AZUBIT Feb 10, 2021

Mobile working vs. office – pro and cons.

Topics such as remote working are growing in importance particularly in times of corona and digitalisation—also for us trainees. But is working from home as good as working in the office? Could it be better?

Luca Dorst
Vocational training: IT Systems Business Manager

I’m sure some of you have already been party to the discussions between parents, friends and relatives. Corona is forcing us to have as little social contact as possible, and this, of course, has an effect on our working lives. For me personally, remote working has some real benefits like saving money on fuel and food and being able to sleep longer. It’s also perfect if you have to get to grips with a complicated topic as you can sit somewhere quiet a read and study in peace, which isn’t always possible in an open plan office when several people are on the phone at once. :D

But are these benefits enough to replace office-based work? In my opinion, not 100%. A quick look at the step counter on your smartphone shows that we move significantly less compared to when we are in the office. This is normally because there aren’t any coffee breaks with the colleagues to look forward to. My personal record in one day working from home is 1000 steps. Sad but true. There’s also the fact that there is no more personal contact with colleagues. You can’t replace the atmosphere, team spirit and spontaneous discussions over the phone!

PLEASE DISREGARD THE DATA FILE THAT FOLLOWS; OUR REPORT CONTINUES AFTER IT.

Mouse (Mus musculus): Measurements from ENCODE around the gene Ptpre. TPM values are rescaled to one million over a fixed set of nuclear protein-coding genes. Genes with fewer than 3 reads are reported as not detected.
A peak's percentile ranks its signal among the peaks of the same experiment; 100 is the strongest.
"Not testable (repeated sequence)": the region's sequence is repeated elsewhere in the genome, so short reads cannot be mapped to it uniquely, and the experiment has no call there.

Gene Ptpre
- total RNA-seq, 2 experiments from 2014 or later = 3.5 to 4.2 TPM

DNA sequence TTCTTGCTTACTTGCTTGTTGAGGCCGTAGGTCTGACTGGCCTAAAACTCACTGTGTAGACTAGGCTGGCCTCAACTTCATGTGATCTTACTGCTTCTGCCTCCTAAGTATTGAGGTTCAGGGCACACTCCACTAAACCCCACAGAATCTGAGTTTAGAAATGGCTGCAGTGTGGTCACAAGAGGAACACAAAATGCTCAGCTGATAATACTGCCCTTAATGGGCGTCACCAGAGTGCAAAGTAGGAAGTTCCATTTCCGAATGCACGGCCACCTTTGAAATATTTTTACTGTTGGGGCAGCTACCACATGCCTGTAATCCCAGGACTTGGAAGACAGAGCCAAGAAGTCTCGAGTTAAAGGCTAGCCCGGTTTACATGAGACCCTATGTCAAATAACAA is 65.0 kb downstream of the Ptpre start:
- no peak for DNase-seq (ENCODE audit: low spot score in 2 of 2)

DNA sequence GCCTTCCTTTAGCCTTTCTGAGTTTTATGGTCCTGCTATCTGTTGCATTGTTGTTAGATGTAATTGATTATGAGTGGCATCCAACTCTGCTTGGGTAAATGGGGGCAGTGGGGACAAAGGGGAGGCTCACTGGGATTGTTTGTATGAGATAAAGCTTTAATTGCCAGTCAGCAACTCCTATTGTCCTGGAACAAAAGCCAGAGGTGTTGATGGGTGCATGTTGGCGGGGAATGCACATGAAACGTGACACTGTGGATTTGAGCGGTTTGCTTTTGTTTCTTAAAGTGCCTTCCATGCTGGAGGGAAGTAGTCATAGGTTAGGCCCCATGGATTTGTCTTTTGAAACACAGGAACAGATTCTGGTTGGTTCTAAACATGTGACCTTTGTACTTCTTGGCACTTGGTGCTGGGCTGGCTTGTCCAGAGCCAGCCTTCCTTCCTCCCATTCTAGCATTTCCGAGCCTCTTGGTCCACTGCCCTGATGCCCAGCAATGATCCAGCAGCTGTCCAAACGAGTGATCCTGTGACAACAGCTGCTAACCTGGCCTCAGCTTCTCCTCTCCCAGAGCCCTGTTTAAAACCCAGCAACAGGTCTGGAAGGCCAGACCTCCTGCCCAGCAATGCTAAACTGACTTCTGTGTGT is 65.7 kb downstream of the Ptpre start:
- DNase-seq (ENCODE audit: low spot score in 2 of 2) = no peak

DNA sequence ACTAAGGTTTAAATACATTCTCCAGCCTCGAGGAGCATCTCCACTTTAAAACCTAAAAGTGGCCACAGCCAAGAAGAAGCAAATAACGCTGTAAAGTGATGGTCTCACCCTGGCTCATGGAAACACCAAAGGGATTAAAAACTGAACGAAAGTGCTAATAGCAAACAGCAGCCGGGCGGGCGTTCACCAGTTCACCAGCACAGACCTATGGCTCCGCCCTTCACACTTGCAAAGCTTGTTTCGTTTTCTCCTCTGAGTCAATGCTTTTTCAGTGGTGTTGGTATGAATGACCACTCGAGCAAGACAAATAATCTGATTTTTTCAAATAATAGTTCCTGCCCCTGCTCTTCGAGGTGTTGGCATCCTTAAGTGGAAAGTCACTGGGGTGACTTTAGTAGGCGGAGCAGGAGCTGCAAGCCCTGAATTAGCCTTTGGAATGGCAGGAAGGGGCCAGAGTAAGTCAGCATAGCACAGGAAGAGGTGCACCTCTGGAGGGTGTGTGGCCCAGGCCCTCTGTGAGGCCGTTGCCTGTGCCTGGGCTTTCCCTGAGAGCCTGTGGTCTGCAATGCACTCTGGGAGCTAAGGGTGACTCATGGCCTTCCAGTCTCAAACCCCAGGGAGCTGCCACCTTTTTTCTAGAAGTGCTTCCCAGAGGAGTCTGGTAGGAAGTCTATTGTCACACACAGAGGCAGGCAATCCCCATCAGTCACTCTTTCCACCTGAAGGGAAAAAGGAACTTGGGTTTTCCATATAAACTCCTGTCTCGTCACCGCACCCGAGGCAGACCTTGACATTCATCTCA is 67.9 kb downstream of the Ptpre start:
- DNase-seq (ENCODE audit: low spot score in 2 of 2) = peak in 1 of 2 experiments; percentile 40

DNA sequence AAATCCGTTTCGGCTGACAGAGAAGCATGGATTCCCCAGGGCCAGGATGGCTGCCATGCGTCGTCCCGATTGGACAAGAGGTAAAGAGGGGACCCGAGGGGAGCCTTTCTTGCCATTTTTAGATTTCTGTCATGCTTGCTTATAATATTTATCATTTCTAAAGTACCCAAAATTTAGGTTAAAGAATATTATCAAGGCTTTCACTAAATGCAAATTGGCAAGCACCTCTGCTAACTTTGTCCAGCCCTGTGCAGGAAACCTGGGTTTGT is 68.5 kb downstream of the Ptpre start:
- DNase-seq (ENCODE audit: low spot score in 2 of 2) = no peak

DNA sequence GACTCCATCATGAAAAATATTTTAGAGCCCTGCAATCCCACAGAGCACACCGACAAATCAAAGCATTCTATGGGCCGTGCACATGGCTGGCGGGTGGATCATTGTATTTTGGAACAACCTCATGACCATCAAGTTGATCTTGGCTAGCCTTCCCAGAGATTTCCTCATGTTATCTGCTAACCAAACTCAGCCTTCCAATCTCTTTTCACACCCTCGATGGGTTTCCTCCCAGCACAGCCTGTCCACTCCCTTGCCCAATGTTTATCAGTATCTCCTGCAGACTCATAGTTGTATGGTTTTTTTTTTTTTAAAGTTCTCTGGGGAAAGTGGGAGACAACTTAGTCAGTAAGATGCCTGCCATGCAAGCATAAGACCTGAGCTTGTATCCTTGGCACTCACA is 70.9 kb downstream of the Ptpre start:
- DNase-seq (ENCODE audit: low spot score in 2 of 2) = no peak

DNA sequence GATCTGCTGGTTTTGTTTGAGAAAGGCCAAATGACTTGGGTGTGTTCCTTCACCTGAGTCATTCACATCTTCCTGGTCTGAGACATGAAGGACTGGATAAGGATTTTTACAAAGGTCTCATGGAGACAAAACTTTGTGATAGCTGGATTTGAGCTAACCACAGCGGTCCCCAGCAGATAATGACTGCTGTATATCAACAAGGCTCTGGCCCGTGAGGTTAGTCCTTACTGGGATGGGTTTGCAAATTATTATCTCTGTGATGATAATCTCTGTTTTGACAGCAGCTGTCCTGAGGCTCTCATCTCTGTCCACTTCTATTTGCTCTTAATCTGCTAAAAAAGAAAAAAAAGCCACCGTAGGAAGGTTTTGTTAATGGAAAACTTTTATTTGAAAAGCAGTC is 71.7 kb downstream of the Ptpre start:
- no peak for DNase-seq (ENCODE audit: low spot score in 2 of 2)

In addition, important topics can be dealt with much better in a face-to-face meeting than in a web conference, because you can’t really get a feel for your conversation partner’s emotions and reactions when you can only hear their voice. Of course, you can always use the webcam (like we do in Neckarsulm), but anyone who’s sat in on a video conference with lots of participants knows how quickly the connection can suffer. That brings me nicely to my last negative point—technology. We all know the situation. You’re sitting in an important virtual meeting when suddenly the connection becomes unstable and the person speaking sounds like they are driving through a tunnel. Something that can be a real nuisance if it happens a lot. If you have meetings together in a conference room, there’s no need to worry about these kind of issues.

So, what’s better? Working from home or in the office? Of course, everyone will have their own personal preference, but I personally think that remote working is not the best long-term solution simply because I miss the contact with my colleagues which I think is essential for good collaboration. For that reason, I would say the best would be to have a balance between working from home and in the office as there are some situations in which being away from the office can be very practical.

All the best,

Luca